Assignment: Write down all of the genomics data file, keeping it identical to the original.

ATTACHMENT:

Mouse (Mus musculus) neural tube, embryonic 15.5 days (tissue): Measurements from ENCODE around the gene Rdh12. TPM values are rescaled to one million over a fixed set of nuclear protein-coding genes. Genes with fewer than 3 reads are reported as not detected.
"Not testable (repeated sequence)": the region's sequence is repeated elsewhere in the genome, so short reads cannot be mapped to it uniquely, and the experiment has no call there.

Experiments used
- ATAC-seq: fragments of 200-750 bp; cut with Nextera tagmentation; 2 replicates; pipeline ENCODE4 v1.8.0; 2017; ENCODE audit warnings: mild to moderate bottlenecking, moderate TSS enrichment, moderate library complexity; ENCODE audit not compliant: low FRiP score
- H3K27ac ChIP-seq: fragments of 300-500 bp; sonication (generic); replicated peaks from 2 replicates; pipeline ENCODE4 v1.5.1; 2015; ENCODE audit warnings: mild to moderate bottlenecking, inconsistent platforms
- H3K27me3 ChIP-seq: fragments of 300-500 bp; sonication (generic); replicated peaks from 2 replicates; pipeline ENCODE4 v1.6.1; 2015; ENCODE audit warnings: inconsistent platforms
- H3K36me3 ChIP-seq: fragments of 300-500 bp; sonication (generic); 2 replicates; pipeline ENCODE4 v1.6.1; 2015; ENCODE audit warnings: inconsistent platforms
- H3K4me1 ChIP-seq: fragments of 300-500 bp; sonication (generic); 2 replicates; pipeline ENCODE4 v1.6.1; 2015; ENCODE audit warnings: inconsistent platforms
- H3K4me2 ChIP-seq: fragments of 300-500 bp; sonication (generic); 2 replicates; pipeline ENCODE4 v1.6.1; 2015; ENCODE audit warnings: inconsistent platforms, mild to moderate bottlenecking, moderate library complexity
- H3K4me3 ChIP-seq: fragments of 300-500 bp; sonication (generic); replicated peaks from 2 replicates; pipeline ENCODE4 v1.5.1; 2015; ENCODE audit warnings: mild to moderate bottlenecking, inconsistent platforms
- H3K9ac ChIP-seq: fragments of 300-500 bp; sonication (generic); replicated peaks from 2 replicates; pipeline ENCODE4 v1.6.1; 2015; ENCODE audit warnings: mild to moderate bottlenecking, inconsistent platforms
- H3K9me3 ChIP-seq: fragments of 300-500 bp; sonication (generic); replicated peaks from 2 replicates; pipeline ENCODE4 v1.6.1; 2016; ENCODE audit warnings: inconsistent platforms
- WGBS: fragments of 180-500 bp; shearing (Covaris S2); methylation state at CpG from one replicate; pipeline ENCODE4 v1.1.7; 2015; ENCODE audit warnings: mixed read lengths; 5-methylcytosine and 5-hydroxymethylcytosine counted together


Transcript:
Mouse (Mus musculus) neural tube, embryonic 15.5 days (tissue): Measurements from ENCODE around the gene Rdh12. TPM values are rescaled to one million over a fixed set of nuclear protein-coding genes. Genes with fewer than 3 reads are reported as not detected.
"Not testable (repeated sequence)": the region's sequence is repeated elsewhere in the genome, so short reads cannot be mapped to it uniquely, and the experiment has no call there.

Experiments used
- ATAC-seq: fragments of 200-750 bp; cut with Nextera tagmentation; 2 replicates; pipeline ENCODE4 v1.8.0; 2017; ENCODE audit warnings: mild to moderate bottlenecking, moderate TSS enrichment, moderate library complexity; ENCODE audit not compliant: low FRiP score
- H3K27ac ChIP-seq: fragments of 300-500 bp; sonication (generic); replicated peaks from 2 replicates; pipeline ENCODE4 v1.5.1; 2015; ENCODE audit warnings: mild to moderate bottlenecking, inconsistent platforms
- H3K27me3 ChIP-seq: fragments of 300-500 bp; sonication (generic); replicated peaks from 2 replicates; pipeline ENCODE4 v1.6.1; 2015; ENCODE audit warnings: inconsistent platforms
- H3K36me3 ChIP-seq: fragments of 300-500 bp; sonication (generic); 2 replicates; pipeline ENCODE4 v1.6.1; 2015; ENCODE audit warnings: inconsistent platforms
- H3K4me1 ChIP-seq: fragments of 300-500 bp; sonication (generic); 2 replicates; pipeline ENCODE4 v1.6.1; 2015; ENCODE audit warnings: inconsistent platforms
- H3K4me2 ChIP-seq: fragments of 300-500 bp; sonication (generic); 2 replicates; pipeline ENCODE4 v1.6.1; 2015; ENCODE audit warnings: inconsistent platforms, mild to moderate bottlenecking, moderate library complexity
- H3K4me3 ChIP-seq: fragments of 300-500 bp; sonication (generic); replicated peaks from 2 replicates; pipeline ENCODE4 v1.5.1; 2015; ENCODE audit warnings: mild to moderate bottlenecking, inconsistent platforms
- H3K9ac ChIP-seq: fragments of 300-500 bp; sonication (generic); replicated peaks from 2 replicates; pipeline ENCODE4 v1.6.1; 2015; ENCODE audit warnings: mild to moderate bottlenecking, inconsistent platforms
- H3K9me3 ChIP-seq: fragments of 300-500 bp; sonication (generic); replicated peaks from 2 replicates; pipeline ENCODE4 v1.6.1; 2016; ENCODE audit warnings: inconsistent platforms
- WGBS: fragments of 180-500 bp; shearing (Covaris S2); methylation state at CpG from one replicate; pipeline ENCODE4 v1.1.7; 2015; ENCODE audit warnings: mixed read lengths; 5-methylcytosine and 5-hydroxymethylcytosine counted together